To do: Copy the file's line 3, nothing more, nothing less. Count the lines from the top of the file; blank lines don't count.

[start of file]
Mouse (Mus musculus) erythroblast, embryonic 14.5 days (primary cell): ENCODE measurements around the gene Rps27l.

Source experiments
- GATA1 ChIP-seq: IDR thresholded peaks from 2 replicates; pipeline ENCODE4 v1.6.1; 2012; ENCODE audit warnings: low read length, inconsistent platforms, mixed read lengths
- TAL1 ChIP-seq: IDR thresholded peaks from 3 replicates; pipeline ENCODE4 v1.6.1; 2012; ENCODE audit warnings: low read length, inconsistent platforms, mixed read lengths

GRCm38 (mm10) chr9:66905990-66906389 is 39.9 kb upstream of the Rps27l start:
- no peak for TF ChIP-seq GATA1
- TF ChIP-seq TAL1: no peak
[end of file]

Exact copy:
- GATA1 ChIP-seq: IDR thresholded peaks from 2 replicates; pipeline ENCODE4 v1.6.1; 2012; ENCODE audit warnings: low read length, inconsistent platforms, mixed read lengths